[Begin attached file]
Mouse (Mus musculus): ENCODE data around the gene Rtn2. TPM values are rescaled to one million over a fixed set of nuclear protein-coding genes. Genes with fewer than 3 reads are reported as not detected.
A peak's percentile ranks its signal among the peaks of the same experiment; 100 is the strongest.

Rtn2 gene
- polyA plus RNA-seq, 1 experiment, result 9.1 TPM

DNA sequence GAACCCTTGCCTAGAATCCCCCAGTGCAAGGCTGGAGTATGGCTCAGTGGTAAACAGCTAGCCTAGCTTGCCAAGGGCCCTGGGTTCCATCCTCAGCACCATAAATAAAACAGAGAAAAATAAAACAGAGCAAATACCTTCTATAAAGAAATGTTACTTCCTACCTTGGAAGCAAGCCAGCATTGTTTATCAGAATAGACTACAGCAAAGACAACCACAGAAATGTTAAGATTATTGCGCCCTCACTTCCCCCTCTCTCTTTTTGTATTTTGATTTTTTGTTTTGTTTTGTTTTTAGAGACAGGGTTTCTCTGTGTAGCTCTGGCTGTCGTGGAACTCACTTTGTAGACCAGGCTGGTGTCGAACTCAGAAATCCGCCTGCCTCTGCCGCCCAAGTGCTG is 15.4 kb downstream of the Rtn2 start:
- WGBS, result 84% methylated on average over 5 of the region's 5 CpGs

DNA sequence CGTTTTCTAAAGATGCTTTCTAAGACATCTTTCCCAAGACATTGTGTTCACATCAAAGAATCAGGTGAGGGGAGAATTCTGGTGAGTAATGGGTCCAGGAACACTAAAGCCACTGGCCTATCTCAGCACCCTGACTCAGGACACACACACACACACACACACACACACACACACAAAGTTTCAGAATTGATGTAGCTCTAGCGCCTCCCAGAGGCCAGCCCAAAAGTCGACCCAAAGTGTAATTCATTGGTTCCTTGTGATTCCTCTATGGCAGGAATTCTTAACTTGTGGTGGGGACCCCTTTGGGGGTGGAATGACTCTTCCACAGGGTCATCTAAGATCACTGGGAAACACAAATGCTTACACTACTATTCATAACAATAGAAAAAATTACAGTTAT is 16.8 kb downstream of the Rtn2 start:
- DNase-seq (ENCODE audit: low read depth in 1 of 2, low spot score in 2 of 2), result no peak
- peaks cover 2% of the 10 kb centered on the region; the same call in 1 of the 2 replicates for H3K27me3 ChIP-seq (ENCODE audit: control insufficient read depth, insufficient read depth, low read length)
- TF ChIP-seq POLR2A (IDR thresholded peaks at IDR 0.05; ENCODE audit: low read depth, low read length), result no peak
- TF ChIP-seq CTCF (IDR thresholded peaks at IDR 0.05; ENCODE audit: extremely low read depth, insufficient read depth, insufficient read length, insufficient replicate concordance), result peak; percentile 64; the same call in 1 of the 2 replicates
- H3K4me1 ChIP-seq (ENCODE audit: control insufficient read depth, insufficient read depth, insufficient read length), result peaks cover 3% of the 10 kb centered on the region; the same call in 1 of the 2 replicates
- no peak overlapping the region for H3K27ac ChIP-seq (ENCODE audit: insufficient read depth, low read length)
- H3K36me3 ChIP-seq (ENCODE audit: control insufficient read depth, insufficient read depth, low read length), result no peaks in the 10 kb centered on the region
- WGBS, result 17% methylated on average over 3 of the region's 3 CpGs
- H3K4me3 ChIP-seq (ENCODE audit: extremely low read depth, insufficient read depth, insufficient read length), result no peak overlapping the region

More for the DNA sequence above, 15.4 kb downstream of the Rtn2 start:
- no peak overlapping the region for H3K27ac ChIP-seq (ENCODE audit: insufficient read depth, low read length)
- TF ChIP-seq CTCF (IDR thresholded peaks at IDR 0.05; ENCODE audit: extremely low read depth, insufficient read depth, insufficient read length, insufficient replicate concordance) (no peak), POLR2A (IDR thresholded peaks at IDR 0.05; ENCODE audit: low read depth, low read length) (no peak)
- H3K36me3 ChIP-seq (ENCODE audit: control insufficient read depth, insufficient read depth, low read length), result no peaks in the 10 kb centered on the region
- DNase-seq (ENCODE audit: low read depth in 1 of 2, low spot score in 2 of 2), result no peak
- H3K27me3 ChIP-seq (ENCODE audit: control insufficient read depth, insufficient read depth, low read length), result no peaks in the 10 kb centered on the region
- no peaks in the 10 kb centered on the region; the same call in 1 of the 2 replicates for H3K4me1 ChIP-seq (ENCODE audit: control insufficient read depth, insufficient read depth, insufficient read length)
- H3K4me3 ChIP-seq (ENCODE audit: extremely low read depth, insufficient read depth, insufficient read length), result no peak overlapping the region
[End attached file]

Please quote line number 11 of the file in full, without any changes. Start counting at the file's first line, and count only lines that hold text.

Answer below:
- TF ChIP-seq CTCF (IDR thresholded peaks at IDR 0.05; ENCODE audit: extremely low read depth, insufficient read depth, insufficient read length, insufficient replicate concordance), result peak; percentile 64; the same call in 1 of the 2 replicates